Terrorism Facts Part 2
How did the Greatest Generation conquer 20th Century Terrorism?
In Part 1 of this article we learned a reason for the inexplicable behavior of many people in our society—that is, going over to the dark side, to join with or defend Islamic terrorism. This state of mind and emotion in which we are vulnerable to being converted “at the point of a sword” is called the Stockholm Syndrome. Islamic terrorism has been around for centuries, had connections with Nazism in the 20th century, and exists as Islamo-fascism today. Here, in Part 2, we learn how the Greatest Generation conquered terrorism. We can benefit by learning lessons from great history heroes.
Of Terror and Courage, Part 2:
What would the ‘Greatest Generation’ Do?
These are the kinds of measures the WWII generation would have implemented, at least for starters. Call it tough love on a national scale. But that in turn requires two things in short supply today: courage and moral clarity. ~David Kupelian
IS THERE A CURE FOR THIS TERRIBLE SYNDROME? Yes, and since Americans have a history of vanquishing tyrants, let’s explore the powerful lessons they’ve bequeathed to us.
First, let’s look at how the “Greatest Generation” managed to vanquish major evil “isms” like Nazism and Japanese imperialism.
To understand how the WWII generation was able to deal so effectively with monstrous totalitarian movements, it’s essential to realize the fundamental difference between America then and now. For all our problems back then, America had tremendous national unity and a strong sense of identity. Judeo-Christian values were still paramount at work, play and everyday life—they comprised the cultural “air” we all breathed. We weren’t yet crippled by national guilt, self-doubt and self-hatred like we are today. There’s no way we could have been bamboozled into thinking same-sex marriage is perfectly normal, or that slaughtering innocent babies in the womb is moral and constitutional, or that posting the Ten Commandments on a courthouse wall somehow violates the First Amendment.
In other words, we were not corrupted with the anti-biblical philosophies and utter confusion that have suffocated our modern era and robbed it of genuine moral strength. Back then, the unified national character and confidence of the “Greatest Generation” allowed us to make the tough decisions that were necessary to preserve our nation, rescue our allies, and end a terrible war.
Perhaps the most controversial action in U.S. military history was dropping atomic bombs on Hiroshima and Nagasaki to break the will of the maniacal Japanese war effort. Decades later, arguments still abound both for and against this use of the A-bomb.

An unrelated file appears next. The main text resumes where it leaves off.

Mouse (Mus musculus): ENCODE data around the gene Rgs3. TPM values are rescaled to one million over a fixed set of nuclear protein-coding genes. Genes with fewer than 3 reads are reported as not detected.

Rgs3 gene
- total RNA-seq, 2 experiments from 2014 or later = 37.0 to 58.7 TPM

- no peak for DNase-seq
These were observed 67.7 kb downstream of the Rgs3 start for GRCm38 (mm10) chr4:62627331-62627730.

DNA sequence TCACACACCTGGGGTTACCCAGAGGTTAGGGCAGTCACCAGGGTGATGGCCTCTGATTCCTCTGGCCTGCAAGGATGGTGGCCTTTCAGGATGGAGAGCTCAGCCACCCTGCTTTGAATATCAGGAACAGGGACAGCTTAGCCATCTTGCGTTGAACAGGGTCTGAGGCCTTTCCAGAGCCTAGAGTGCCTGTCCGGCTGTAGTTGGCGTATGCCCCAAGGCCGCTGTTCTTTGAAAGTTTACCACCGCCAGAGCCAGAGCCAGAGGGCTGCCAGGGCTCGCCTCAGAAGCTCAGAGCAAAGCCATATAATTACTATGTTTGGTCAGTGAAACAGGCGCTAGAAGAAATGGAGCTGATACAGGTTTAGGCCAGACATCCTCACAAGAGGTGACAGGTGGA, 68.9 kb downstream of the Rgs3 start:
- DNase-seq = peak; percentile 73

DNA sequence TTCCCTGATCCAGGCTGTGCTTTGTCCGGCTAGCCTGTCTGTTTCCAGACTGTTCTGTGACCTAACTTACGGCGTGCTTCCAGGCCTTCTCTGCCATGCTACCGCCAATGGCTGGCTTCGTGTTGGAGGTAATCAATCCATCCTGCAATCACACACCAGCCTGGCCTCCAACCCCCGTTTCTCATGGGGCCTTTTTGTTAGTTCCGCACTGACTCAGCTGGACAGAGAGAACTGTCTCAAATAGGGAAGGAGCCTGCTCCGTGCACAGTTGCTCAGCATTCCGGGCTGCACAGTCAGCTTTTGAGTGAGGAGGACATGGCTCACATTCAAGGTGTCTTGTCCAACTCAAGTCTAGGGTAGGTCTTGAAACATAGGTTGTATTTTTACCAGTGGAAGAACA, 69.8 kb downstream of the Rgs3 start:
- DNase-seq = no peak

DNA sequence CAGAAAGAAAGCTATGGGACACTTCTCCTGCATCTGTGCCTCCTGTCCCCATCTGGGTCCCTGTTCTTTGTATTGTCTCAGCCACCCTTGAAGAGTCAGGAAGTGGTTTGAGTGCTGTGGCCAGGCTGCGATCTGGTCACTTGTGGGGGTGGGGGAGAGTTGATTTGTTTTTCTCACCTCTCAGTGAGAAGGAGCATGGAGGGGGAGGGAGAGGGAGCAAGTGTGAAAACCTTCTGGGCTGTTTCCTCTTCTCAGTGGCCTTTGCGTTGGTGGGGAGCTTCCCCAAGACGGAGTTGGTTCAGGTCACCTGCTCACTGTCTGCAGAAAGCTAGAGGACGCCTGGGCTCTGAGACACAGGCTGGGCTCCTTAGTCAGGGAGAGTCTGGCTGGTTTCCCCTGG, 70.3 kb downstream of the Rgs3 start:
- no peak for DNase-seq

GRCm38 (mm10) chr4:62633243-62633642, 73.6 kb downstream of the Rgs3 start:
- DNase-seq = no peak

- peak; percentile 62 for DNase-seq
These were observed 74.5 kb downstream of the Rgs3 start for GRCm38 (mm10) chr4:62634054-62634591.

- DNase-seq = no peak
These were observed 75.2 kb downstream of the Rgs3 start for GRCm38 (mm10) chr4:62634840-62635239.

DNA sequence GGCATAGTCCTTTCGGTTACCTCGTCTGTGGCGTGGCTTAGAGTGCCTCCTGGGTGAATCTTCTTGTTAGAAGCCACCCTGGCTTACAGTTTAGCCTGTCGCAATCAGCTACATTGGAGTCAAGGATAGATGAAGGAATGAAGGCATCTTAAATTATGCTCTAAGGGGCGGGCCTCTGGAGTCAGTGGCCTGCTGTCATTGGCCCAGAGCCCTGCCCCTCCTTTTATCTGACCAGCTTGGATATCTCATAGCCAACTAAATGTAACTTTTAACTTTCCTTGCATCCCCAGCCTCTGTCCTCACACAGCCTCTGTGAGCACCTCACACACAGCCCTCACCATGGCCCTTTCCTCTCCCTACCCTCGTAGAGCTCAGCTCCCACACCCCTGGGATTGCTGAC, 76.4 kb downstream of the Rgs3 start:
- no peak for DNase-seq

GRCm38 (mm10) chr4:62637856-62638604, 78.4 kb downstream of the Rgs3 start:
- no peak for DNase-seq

But whatever you may think in retrospect about the destruction of those two Japanese cities, what is undeniable is that doing so accomplished more than end the war with Japan. It broke Japan. It confronted the “evil spirit” that had possessed that nation—a totalitarian, emperor-worshipping military cult obsessed with expansion—and violently exorcized it.
Having neutralized the evil that had captivated Japan, America became that nation’s friend and helped massively reconstruct it, ultimately turning Japan into the civilized, successful, First World economic power it is today. Think how utterly amazing that is.
For that matter, after the Allies annihilated Hitler’s war machine and along with it the german capacity and will to conquer its neighbors, the U.S. also helped a newly sober Germany become a great Western power. Our enemies, Japan and Germany, became our friends.
No, I’m not saying “Nuke Mecca.” I am simply affirming what Arial Sharon said years ago: We must create in the enemy “a psychology of defeat, to beat them every time and to beat them so decisively that they would develop the conviction they could never win.
Remember, moral weakness—appeasement—whether in individuals or nation states, always encourages violence.
Just as with communists and Nazis, today’s Islamo-fascists regard goodwill gestures and concessions as contemptible weakness and an irresistible invitation to take advantage. Hitler, shortly after the appeasing Neville Chamberlain arrived home proudly displaying his worthless peace treaty, turned around and attacked Britain.
So, what would the U.S. Congress of the WWII era do today about frequent threats by radical Islamists to commit further terror on the U.S. homeland?
The “Greatest Generation’s” lawmakers would probably—after making a brief apology to all law-abiding Muslims living here—announce immediate and severe restrictions on immigration into the U.S. from Muslim countries. No more Muslim chaplains in our prisons to act as recruiters.
No more Saudi-funded, anti-American Islamic schools here. If a mosque in the U.S. is proven to have been used for storing terror weapons and fomenting revolution, it gets bulldozed—immediately. You get the idea. We’re at war. These are the kinds of measures the WWII generation would have implemented, at least for starters.
Call it tough love on a national scale. But that in turn requires two things in short supply today: courage and moral clarity.
Terrorism Facts, Part 3: Courage and Moral Clarity